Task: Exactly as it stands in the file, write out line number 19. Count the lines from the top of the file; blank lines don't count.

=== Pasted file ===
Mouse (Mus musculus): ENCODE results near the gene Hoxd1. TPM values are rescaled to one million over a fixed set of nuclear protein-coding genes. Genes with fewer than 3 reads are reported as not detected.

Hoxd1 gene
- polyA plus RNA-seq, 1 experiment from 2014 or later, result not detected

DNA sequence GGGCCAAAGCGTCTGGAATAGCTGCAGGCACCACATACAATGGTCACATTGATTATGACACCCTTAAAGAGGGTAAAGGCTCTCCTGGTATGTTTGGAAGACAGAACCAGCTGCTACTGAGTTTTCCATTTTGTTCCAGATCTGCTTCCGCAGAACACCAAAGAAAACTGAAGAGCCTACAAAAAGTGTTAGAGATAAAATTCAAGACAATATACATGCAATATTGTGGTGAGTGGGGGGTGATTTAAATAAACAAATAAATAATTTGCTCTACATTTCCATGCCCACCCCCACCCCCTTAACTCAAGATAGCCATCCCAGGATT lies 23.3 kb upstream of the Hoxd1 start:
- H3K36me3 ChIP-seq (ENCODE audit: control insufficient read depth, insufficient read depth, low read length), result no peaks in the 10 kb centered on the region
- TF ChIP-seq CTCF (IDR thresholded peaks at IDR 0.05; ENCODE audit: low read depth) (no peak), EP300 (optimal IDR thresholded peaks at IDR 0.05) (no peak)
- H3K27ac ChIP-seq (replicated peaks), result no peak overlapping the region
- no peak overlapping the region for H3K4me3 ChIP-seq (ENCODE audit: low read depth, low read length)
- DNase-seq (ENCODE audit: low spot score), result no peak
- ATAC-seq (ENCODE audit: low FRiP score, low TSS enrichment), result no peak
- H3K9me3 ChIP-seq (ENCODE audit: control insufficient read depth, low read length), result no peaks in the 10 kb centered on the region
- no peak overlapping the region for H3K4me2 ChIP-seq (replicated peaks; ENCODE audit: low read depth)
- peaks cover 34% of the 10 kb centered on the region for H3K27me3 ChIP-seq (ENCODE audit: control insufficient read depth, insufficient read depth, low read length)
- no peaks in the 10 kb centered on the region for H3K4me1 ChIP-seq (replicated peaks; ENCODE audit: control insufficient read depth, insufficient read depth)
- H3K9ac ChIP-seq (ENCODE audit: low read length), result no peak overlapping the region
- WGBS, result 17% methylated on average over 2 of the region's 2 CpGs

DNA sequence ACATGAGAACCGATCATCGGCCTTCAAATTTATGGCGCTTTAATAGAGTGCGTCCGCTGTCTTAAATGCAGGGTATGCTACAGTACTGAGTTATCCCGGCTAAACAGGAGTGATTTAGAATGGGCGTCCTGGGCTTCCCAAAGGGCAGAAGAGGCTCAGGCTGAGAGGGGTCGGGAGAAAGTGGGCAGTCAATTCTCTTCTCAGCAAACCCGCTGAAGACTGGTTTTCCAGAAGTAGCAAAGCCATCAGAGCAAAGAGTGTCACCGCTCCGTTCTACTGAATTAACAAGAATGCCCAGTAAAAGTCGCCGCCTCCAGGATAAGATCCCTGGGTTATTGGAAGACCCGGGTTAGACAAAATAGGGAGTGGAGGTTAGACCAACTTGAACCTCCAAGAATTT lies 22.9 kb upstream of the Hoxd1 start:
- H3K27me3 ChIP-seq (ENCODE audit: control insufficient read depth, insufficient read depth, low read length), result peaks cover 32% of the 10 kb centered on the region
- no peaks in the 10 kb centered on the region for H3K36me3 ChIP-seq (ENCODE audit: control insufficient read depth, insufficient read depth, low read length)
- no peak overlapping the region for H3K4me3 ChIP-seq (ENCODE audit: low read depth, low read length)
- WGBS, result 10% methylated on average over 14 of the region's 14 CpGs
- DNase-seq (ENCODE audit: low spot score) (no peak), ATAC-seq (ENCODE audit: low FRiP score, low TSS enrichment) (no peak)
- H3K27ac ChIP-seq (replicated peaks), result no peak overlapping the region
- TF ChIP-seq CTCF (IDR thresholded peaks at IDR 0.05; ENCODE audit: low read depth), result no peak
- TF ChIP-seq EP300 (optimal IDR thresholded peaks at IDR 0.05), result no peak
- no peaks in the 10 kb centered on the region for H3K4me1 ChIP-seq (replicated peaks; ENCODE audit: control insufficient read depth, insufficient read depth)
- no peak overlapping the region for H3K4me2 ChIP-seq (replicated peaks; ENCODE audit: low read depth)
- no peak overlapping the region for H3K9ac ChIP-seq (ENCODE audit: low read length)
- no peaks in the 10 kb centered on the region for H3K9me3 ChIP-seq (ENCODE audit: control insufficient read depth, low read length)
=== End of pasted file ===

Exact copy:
- no peaks in the 10 kb centered on the region for H3K36me3 ChIP-seq (ENCODE audit: control insufficient read depth, insufficient read depth, low read length)